Payment of the premiums on a life insurance policy is a condition precedent to keeping the policy in force and must be proven by the claimant before recovery can be had. Cooper v. Government Employees Ins. Co. , 51 N.J. 86, 95 n. 3 (1968); Ruggiro v. Prudential Ins. Co. , 113 N.J.L. 561, 563-564 (Sup. Ct. 1934); Moyna v. Prudential Life Ins. Co. , 96 N.J. Eq. 293, 296-297 (E. & A. 1924); see also Brown v. New York Life Ins. Co. , 59 F. Supp. 721, 724 (D. Ct. N.J. 1943), aff'd 148 F.2d 524 (3d Cir. 1945). But cf. 44 Am. Jur. 2d Insurance § 1957, pp. 895-896 (1969); contra: Ping v. United States , 105 F. Supp. 843, 846 (E.D. Mich. 1952). In the final analysis the issue is whether or not the defendant has sustained her burden of proof that the premium payment due April 5, 1967 was timely and properly mailed to the insurer. Said burden is not sustained unless the evidence demonstrates the offered hypothesis as a rational inference. Mere guess or conjecture cannot be substituted for legal proof. Joseph v. Passaic Hospital Ass'n , 26 N.J. 557, 575 (1958).

Of course no reason was suggested why the check in question having been drawn should not in the ordinary

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course of events have been signed and duly mailed to Bankers. However, the following weaknesses are apparent with respect to defendant's claim. In the first instance, there is the testimony of Bankers' witness that it has no record of having received the April 12, 1967 check or the alleged accompanying I.B.M. card, which in effect constitutes a denial of receipt. Mr. Brooks is an experienced businessman, and presumably so was the insured. When Mr. Brooks was apprised that the policy had lapsed for non-payment of the April 5 premium, he made no inquiry of Miss Florer with respect to that particular payment even though he specifically remembers giving check No. 156 accompanied by the I.B.M. card and the Bankers' envelope to her for mailing. I question his specific recollection of these routine details. Likewise the insured made no inquiry of Miss Florer with respect to check No. 156. There was no testimony presented as to who, if anyone, co-signed that check. The evidence at best simply indicates that only Mr. Brooks signed it at a time when two signatures apparently were required.

More importantly, the insured did not at any time protest the lapse of his policy and did not, as any reasonable businessman would, inform Bankers of the payment of the premium by Windsor's check dated April 12, 1967 if that was the fact. Instead, he submitted two reinstatement applications in which he made material misrepresentations, and in each of which he acknowledged that the policy lapsed for non-payment of the April 5, 1967 premium. With the first reinstatement application he enclosed his false handwritten note that the premium notice had not been received. All these factors cast doubt as to whether check No. 156 dated April 12, 1967 was in fact signed and duly mailed to Bankers.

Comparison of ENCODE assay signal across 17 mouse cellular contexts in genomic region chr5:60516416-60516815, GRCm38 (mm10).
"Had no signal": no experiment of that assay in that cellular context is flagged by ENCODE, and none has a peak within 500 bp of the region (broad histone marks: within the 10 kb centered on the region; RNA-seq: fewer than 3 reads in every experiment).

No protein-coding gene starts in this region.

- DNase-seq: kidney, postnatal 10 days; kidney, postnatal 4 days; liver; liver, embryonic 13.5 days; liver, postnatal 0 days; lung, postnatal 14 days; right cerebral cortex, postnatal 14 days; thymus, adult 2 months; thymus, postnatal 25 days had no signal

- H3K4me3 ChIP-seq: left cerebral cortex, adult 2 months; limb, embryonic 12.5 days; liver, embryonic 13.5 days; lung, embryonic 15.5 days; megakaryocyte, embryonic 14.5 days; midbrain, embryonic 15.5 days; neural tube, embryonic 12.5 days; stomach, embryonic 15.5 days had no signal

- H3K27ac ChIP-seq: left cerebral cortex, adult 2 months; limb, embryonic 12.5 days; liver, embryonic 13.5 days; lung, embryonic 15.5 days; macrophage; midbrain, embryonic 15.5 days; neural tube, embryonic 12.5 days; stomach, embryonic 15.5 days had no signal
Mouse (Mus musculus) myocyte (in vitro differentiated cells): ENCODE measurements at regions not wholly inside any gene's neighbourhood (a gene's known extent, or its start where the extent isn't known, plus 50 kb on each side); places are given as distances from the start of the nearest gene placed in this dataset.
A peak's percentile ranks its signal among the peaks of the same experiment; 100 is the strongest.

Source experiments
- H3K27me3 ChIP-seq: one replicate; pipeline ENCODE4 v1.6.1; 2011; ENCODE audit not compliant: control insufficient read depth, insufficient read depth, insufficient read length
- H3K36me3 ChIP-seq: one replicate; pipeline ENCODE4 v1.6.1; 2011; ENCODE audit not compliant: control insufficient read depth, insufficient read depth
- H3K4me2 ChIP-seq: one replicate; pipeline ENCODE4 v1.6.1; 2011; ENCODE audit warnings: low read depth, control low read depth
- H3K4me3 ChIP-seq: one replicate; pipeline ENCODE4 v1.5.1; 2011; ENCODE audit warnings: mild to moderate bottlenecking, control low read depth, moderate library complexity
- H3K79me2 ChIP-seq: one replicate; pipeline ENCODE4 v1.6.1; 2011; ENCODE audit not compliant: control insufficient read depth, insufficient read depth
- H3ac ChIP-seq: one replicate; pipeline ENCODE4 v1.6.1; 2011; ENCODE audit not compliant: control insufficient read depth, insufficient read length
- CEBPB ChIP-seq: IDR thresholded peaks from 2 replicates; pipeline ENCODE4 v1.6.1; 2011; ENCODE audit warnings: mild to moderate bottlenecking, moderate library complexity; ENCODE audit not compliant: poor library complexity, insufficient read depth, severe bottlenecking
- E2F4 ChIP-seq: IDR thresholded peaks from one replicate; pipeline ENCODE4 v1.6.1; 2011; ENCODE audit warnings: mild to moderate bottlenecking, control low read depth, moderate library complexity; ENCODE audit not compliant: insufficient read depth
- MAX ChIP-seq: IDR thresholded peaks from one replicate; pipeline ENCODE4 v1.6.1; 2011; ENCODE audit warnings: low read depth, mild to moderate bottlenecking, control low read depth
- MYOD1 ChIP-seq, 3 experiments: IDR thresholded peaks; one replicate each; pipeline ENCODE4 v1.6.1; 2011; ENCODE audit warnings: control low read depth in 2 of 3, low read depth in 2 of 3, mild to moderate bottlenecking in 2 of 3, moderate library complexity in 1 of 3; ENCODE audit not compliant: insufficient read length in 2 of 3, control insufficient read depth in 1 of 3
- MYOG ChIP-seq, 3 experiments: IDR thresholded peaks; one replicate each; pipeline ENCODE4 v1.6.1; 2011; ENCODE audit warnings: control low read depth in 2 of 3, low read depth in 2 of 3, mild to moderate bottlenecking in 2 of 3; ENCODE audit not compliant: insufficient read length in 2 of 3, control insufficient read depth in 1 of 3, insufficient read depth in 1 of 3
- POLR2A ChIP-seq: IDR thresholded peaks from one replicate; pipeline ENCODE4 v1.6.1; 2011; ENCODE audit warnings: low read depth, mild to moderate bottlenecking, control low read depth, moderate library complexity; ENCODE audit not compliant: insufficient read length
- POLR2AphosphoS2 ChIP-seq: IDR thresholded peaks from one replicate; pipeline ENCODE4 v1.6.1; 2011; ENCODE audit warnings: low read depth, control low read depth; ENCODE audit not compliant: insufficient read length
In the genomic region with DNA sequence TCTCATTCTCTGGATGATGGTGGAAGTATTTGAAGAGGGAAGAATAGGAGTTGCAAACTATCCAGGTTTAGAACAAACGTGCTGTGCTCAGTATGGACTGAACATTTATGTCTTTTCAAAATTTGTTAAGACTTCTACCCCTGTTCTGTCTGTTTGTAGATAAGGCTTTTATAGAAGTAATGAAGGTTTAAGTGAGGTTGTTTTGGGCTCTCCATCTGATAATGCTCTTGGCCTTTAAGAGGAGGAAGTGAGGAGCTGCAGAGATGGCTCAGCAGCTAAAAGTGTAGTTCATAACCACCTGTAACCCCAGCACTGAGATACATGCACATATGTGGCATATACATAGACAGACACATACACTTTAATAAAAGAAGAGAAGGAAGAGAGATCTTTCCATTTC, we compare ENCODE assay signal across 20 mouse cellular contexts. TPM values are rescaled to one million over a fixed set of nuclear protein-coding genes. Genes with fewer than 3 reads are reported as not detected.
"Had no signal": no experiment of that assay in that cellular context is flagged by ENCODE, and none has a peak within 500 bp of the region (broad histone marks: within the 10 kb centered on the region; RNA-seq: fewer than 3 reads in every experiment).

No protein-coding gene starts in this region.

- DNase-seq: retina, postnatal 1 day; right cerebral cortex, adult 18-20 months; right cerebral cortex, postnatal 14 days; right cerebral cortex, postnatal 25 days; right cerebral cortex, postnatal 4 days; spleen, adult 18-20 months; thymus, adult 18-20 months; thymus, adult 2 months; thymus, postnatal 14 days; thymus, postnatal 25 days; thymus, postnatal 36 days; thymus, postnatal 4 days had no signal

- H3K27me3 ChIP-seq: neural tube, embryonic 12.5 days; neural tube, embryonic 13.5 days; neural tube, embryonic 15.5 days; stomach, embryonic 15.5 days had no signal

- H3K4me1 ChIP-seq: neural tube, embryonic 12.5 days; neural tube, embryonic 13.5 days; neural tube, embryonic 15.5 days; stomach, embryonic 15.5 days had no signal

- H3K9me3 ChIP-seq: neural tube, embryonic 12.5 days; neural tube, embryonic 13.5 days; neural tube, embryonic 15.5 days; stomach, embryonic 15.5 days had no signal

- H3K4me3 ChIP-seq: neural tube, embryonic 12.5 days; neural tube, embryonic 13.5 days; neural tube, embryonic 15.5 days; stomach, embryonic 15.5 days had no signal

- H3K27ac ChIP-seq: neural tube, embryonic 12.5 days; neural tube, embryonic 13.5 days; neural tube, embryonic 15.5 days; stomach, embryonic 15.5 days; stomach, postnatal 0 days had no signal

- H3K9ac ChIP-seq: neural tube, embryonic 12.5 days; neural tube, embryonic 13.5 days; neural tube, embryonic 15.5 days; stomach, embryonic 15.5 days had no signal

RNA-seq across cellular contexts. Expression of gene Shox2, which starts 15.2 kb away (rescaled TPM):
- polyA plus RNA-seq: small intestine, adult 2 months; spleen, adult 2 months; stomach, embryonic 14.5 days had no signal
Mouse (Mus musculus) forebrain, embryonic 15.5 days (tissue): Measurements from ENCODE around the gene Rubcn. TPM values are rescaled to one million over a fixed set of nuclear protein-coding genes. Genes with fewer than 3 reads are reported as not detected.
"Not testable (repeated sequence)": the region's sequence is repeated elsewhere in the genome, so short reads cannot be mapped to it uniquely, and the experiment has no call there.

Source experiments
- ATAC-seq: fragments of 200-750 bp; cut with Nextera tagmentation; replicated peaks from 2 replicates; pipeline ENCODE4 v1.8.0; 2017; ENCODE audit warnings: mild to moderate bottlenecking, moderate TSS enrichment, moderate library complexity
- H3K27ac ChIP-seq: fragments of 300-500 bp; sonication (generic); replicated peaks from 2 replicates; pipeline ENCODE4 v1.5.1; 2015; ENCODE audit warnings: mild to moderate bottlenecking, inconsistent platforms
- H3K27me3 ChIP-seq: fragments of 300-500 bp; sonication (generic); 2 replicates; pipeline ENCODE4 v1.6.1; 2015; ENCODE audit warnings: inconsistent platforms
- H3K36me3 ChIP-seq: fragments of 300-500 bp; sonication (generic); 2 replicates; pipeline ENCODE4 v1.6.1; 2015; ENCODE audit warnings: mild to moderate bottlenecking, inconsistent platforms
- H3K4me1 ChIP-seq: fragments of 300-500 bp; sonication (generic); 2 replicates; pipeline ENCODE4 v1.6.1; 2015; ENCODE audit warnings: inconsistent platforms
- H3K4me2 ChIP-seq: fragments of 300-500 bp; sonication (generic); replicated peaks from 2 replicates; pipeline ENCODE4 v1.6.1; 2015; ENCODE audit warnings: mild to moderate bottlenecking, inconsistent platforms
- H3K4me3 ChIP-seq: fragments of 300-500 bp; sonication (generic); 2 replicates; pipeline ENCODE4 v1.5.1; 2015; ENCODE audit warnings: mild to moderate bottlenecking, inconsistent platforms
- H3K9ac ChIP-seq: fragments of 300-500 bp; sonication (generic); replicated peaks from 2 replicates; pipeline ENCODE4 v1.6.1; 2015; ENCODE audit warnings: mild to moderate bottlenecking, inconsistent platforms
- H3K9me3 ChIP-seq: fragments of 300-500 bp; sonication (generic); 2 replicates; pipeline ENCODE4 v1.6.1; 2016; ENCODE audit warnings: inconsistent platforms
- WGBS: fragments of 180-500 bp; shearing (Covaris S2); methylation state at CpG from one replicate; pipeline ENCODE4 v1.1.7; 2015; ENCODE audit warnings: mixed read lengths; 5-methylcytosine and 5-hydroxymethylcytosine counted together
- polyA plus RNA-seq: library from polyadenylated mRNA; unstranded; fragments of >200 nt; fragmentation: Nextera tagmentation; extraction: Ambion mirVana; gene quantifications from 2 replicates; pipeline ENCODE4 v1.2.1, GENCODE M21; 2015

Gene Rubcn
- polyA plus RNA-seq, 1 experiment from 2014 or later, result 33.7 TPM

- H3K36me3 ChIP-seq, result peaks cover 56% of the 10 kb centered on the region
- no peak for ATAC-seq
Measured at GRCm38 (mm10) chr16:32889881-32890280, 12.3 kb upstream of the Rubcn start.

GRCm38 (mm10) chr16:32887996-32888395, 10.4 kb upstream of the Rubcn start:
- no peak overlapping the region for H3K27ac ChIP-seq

The observation of the court in Szczesny v. Vasquez , 71 N.J. Super. 347, 356-357 (App. Div. 1962) is apposite to the instant situation. The court there indicated that the writing of a letter coupled with evidence of an office custom with reference to the mailing of letters was not under

[111 NJSuper Page 275]

the circumstances there presented sufficient to constitute proof of mailing. So in the instant situation, the drawing of a check coupled with evidence of relevant office practice, does not under the circumstances here presented constitute proof of mailing. Perhaps the pertinent check was never in fact duly signed or if so signed, misplaced in Windsor's office or lost by Miss Florer. The check may have gone astray in the mails or it is conceivable that the insurer may have received the check and misplaced or lost the same. But it is sheer speculation under the posture of the proofs to make any determination based upon a preponderance of the evidence as to whether or not the premium payment due April 5, 1967 was timely and properly mailed to Bankers. Proofs which give equal support to each of two inconsistent inferences are insufficient. Cvelich v. Erie Railroad Co. , 120 N.J.L. 414 (Sup. Ct. 1938), aff'd 122 N.J.L. 26 (E. & A. 1938), certif. den. 307 U.S. 633, 59 S. Ct. 1033, 83 L. Ed. 1516 (1939). Defendant simply has failed to sustain her burden of proof.

Accordingly, there will be a judgment for rescission of the policy in question and plaintiff will in connection with said relief be obliged to pay to defendant the sum of $2,408.70 representing a return of premiums paid on said policy. Judgment for plaintiff on the counterclaim.

Submit form of judgment in accordance with R. 4:42-1.